What do CIOs and CMOs have in common? I’m not going to roll out the studies, but we keep seeing the same numbers–that the two C-level executives with the shortest tenures are CIOs and CMOs. So, yeah, they have that in common.

But that’s not the most important thing they have in common. The most important thing they have in common is digital marketing. And if they would somehow start buddying up to each other a lot more, maybe they would extend each other’s tenure.

Some of the clients I work with do this right. The marketing organization is in lock-step with the technology team. Marketing automation, digital content, Big Data, and five other intersections of technology and marketing are at the forefront of what they do. Those companies are moving in the right direction, even if they don’t get every decision right.

But I have worked with a couple of other companies that have those silos up. And the interaction between marketing and technology consists mainly of loud demands and finger-pointing. I admit to a multiple times where I had to gently (OK, a couple of times not so gently) sit down the warring parties and help them remember that they have actual competitors outside their hallowed walls that would be thrilled to see how they are behaving–and customers that would be disgusted.

I’ve seen a few companies that are even creating Chief Digital Officers–CDOs–to ensure that this partnership really takes hold by having another executive on the team. CDOs are typically charged with transforming the experience of both employees and customers to a more digital one. Motorola even named Eduardo Conrado the Vice President of Marketing and IT (which ought to make cooperation just a little easier), apparently such an new idea that he was later named Chief Innovation Officer.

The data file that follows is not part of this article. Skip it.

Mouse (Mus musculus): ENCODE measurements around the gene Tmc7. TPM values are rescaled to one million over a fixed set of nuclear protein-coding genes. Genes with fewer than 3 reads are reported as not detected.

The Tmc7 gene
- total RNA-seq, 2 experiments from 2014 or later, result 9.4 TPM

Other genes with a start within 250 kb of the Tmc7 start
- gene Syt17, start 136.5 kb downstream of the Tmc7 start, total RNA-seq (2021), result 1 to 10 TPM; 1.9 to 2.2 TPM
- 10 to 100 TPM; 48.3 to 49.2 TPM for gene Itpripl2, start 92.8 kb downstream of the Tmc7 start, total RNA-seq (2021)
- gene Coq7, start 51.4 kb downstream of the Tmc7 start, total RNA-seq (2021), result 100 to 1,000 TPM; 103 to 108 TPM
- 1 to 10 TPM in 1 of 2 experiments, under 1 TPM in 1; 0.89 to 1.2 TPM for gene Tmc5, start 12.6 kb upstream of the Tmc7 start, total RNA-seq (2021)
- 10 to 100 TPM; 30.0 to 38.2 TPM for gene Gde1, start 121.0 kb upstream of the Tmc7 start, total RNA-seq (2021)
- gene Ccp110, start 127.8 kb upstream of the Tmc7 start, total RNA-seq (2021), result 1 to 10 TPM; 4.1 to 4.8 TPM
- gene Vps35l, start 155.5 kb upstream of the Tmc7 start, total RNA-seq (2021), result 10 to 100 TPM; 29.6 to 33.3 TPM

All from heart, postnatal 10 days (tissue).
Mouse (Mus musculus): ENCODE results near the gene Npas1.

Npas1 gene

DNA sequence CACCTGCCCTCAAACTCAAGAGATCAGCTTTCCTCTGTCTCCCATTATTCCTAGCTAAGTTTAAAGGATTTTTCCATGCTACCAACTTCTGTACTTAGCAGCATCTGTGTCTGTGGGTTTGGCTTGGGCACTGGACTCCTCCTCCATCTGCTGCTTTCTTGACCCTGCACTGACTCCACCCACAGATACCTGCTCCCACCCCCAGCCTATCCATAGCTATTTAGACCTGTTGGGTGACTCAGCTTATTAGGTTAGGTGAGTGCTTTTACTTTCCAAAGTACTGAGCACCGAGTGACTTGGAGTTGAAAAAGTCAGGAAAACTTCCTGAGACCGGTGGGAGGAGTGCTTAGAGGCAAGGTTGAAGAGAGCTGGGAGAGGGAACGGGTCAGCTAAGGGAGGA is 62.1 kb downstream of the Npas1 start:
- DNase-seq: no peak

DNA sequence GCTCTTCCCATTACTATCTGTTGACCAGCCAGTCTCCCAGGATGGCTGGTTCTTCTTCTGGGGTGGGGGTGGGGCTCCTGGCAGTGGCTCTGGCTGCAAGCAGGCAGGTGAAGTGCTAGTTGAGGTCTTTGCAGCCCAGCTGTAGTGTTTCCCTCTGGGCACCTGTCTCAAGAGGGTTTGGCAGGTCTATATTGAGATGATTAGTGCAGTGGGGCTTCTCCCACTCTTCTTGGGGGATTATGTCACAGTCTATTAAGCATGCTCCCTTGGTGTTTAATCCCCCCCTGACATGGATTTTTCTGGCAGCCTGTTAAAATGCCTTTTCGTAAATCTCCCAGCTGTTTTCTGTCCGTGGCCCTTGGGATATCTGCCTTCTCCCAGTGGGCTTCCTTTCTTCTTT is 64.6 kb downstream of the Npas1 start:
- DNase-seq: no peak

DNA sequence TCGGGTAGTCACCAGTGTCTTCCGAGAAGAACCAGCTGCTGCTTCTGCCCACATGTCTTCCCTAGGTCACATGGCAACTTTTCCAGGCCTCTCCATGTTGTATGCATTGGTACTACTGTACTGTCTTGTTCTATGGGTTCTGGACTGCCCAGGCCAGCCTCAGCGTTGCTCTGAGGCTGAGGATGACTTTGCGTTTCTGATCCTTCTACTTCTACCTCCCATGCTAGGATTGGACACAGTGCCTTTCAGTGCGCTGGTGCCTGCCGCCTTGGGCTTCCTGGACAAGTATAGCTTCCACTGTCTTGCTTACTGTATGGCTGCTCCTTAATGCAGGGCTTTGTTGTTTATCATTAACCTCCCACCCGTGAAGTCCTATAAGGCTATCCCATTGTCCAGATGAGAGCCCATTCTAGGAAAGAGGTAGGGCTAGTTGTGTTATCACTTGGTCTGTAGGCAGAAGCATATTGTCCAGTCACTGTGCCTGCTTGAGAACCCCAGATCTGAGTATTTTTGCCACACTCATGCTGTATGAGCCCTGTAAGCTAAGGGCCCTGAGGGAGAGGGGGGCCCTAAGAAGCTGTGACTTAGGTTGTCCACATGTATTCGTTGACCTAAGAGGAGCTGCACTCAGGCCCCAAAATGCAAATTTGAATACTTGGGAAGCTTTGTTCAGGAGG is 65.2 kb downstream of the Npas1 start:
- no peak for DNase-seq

Regardless of who you are, what you do, or where you sit, if you aren’t reaching out to your counterpart in the other group, you are missing the boat. Given the trends we are seeing, digital isn’t optional in marketing anymore. And no tech team can afford to remain a “cost center”–not driving revenue.

Whether this match was made in heaven or hell is up to you, but you have little choice but to merge technology and marketing if you want to be successful. And if you don’t think you are working in a place where that can happen, I’d start looking for a place where it can.